One of the couture birds, played by a male model named Florian DesBiendras, wobbled in from the atelier in full costume, which included six-inch, heel-less cantilever shoes. Browne craned his neck. “God, you’re so tall,” he said, giggling.

For more than a decade, Browne has been in a relationship with Andrew Bolton, the head curator at the Metropolitan Museum’s Costume Institute. When Browne was first developing the new collection, Bolton shared with him a time-honored rule of couture: garments should “look heavy and feel light.” The pigeon outfit consisted of a fitted turtleneck minidress made of a paillette fabric developed for Browne in Switzerland, and covered with hundreds of hand-tipped gray, green, and purple feathers. In a witty touch, a hand-felted skirt made to resemble a suit jacket was draped around the hips, with exaggerated shoulder pads that doubled as panniers.

Cartoon by Sam Gross

Browne asked DesBiendras, a trained dancer, to practice “walking like a bird.” DesBiendras, who also had on a googly-eyed avian headpiece designed by Jones, began to strut around the room and flap his arms as if to mimic a dying swan. Joining in, Browne put his hands behind his back and wiggled his fingers like tail feathers.

Later, Browne went over the show’s soundtrack with his music supervisor. Along with the Visage song, the playlist included gloomy tracks from Björk and David Bowie and a pair of arias from the opera “Dido and Aeneas.” Browne likes to have his models walk slowly. Most fashion shows are under fifteen minutes; Browne’s regularly go on for more than thirty. Critics sometimes complain about it, he said, “but I’m, like, you know what? I spent so much on this. You’re all gonna sit and enjoy it.”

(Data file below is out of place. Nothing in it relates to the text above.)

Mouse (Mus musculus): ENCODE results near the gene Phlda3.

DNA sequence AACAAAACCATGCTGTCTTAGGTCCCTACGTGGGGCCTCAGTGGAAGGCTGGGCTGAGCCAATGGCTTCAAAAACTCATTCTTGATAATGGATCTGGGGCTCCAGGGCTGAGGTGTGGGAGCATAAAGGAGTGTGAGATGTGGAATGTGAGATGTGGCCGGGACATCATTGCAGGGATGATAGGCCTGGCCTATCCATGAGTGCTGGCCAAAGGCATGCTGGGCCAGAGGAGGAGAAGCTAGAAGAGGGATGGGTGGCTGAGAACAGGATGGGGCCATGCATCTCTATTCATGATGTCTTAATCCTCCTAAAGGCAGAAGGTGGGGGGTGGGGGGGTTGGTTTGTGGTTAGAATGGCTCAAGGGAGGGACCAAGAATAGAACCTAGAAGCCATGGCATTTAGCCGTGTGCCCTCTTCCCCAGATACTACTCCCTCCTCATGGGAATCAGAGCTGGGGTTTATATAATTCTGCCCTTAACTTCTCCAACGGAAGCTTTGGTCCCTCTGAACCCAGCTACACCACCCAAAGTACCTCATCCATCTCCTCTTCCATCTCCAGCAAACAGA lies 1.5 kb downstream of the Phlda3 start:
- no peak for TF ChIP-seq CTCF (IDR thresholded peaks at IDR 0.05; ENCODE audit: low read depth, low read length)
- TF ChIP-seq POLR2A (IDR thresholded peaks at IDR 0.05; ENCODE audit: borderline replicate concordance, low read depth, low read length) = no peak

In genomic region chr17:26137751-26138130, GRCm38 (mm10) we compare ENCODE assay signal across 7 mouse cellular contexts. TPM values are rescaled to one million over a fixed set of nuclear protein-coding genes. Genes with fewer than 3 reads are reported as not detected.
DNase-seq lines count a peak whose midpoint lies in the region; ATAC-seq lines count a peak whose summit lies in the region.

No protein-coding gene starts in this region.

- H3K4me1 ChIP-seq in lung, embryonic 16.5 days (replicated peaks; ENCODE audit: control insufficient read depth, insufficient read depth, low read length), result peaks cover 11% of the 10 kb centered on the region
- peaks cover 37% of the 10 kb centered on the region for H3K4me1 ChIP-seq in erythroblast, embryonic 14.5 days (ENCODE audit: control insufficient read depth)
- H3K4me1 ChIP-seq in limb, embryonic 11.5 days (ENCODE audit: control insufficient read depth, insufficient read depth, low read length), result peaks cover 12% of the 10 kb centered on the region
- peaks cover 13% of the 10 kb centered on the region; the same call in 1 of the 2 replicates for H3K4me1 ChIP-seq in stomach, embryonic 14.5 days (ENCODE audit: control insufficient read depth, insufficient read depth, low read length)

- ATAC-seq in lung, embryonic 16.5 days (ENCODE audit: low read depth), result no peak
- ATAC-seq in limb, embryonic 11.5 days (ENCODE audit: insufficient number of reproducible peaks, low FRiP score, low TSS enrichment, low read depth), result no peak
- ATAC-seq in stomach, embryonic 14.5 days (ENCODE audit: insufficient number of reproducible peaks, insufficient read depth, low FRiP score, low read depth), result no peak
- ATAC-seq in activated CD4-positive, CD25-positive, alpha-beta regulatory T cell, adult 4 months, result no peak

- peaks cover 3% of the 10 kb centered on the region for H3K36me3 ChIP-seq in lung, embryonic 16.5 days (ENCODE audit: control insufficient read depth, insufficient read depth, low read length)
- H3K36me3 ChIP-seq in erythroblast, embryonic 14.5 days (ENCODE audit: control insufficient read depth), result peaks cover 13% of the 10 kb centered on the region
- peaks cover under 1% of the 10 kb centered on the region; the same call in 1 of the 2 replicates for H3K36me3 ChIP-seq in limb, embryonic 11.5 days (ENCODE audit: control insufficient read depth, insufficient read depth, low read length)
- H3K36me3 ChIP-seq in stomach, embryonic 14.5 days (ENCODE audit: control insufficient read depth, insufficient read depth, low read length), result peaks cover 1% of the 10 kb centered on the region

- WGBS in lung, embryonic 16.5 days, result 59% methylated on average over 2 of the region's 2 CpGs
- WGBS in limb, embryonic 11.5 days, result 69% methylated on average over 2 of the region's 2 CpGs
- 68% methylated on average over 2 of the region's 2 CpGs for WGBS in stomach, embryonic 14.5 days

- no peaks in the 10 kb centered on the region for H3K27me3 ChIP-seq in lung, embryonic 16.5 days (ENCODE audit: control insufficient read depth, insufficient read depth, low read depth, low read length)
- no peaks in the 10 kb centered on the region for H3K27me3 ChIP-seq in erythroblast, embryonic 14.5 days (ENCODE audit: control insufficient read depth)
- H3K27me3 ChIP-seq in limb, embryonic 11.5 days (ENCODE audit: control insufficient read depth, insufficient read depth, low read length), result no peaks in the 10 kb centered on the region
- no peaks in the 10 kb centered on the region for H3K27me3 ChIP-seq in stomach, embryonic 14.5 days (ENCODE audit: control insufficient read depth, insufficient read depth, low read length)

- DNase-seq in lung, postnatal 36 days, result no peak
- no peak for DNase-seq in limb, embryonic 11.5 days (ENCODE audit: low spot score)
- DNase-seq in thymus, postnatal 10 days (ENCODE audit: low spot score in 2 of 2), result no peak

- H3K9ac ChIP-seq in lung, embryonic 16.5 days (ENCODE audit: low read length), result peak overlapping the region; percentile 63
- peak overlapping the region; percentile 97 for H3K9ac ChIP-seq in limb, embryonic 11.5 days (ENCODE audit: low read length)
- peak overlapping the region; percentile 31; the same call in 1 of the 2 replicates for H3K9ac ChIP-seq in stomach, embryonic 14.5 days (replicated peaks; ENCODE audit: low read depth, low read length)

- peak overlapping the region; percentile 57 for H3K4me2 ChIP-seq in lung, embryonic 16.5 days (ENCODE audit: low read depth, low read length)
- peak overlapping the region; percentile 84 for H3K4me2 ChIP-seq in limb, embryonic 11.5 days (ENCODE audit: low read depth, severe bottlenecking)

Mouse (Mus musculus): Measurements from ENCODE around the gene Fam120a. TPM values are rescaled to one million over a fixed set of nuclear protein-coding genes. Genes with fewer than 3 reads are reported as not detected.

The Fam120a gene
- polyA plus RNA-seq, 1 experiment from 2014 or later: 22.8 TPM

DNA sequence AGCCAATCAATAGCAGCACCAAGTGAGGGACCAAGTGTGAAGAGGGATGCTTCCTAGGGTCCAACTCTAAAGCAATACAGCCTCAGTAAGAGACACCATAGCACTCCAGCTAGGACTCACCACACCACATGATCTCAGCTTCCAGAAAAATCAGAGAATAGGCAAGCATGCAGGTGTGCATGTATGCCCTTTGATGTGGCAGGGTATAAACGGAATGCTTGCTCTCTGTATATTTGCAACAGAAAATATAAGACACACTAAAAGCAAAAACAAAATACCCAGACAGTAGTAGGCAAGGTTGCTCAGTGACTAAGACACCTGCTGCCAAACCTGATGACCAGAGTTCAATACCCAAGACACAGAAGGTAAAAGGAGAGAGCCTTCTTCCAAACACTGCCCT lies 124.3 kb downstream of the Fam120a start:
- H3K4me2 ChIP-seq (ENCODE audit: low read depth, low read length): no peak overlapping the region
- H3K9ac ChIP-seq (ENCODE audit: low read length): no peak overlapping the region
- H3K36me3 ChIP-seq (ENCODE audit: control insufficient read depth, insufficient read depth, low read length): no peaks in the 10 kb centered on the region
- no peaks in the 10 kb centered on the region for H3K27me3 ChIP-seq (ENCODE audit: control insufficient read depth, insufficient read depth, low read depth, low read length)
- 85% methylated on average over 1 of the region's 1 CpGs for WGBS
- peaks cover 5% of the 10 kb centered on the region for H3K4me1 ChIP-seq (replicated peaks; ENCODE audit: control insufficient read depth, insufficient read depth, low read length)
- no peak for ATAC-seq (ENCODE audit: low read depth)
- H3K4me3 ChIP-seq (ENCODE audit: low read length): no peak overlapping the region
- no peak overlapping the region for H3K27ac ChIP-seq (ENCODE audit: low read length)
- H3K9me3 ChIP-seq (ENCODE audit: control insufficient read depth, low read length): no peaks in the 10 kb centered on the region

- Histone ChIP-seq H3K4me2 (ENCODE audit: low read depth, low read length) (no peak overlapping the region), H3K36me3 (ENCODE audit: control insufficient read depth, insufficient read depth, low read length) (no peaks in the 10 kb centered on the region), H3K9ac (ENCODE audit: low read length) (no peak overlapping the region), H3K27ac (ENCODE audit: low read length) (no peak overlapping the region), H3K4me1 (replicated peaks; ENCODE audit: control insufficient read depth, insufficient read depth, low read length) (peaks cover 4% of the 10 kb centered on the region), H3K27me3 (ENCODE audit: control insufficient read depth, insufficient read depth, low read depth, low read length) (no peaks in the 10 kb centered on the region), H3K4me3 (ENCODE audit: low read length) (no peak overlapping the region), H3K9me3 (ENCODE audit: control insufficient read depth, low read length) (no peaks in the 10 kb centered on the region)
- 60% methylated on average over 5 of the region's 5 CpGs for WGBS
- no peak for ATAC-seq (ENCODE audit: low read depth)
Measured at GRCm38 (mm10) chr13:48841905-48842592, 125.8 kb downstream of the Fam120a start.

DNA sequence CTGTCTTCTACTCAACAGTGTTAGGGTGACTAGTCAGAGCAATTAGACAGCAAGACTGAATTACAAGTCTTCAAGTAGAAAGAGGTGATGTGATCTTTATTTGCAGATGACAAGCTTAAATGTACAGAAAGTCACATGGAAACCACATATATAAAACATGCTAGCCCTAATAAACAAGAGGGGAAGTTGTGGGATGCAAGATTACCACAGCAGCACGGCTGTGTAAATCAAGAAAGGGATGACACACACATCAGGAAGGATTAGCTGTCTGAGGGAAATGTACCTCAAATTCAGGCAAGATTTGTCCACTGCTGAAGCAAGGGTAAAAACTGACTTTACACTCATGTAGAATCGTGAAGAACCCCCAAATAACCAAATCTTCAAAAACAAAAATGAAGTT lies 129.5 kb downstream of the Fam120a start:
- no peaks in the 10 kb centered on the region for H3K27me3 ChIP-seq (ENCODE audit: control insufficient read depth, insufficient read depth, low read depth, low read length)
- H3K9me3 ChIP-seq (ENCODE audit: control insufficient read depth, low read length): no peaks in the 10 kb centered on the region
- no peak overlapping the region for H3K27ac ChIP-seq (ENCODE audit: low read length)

The music supervisor queued up the choo choo of a freight train, the clanging of an old-timey clock, and a chorus of pigeon coos. “Hey, I like to be cheesy sometimes,” Browne said. He had imagined sprinkling the stage at the Palais Garnier with handmade felt pigeon droppings—“They would have to be embroidered by Lesage,” Browne said, citing the legendary French needlework atelier—but had run out of time.

It was goûter hour in France. A publicist produced a spread that combined the glamorous and the mundane: a bottle of Dom Pérignon and a bag of plain potato chips. He poured the champagne into coupe glasses—Browne hates a flute—and the chips onto paper plates. Browne said that the idea for the combo had come from Marilyn Monroe’s character in “The Seven Year Itch.” “Chips always go with champagne,” he added, reaching for a plate.

Every Thom Browne piece includes a red-white-and-blue striped grosgrain ribbon as an accent, whether it’s a tab hanging off the back of a collar or a ring encircling a shirt arm. It is meant as a throwback to the cheap ribbon necklaces on the sports medals that Browne won in his competitive-swimming days. The fourth of seven siblings from a tight-knit Irish-Italian family, Browne would wake up on school days as early as 4 A.M. to train. His younger sister Jeanmarie Wolfe recalled, “We all held each other accountable and we were all competitive, but we knew that Thom just had it. We never worried about him. He always stayed the course.” (Today Wolfe, a lawyer in Allentown, wears head-to-toe Thom Browne to work nearly every day.) Browne became an all-American swimmer as a teen, and was recruited to Notre Dame’s Division I team. “I grew up in a Speedo,” he recalled, when we met up in New York later in July, at Sant Ambroeus, an Italian café on Madison Avenue. “That regimen was always part of my day. I loved the organization of it, and the discipline.” Browne is still a creature of habit. Since he and Bolton moved to Sutton Place, on the far East Side, in 2021, he has gone to Sant Ambroeus each morning to pick up his to-go breakfast—a sugar croissant and an espresso. That day, he’d agreed to dine in, at a red leather banquette. “This is new to me,” he said. His order remained the same.

Browne’s father, James, a lawyer and accountant, worked at a financial-services firm and wore Brooks Brothers suits to the office. His mother, Bernice, who’d met James in law school, stayed home with the kids and then, at fifty, passed the bar for a second time and went to work as a county solicitor. Browne thought he’d follow a traditional corporate path. He graduated from college with a business degree and took a consulting job in New York City, but he hated it and quit in less than a year. Not long afterward, a friend, the British interior designer Paul Fortune, offered to let Browne stay in the guesthouse at his Los Angeles home. Browne took him up on the offer, and ended up living in L.A. for six years.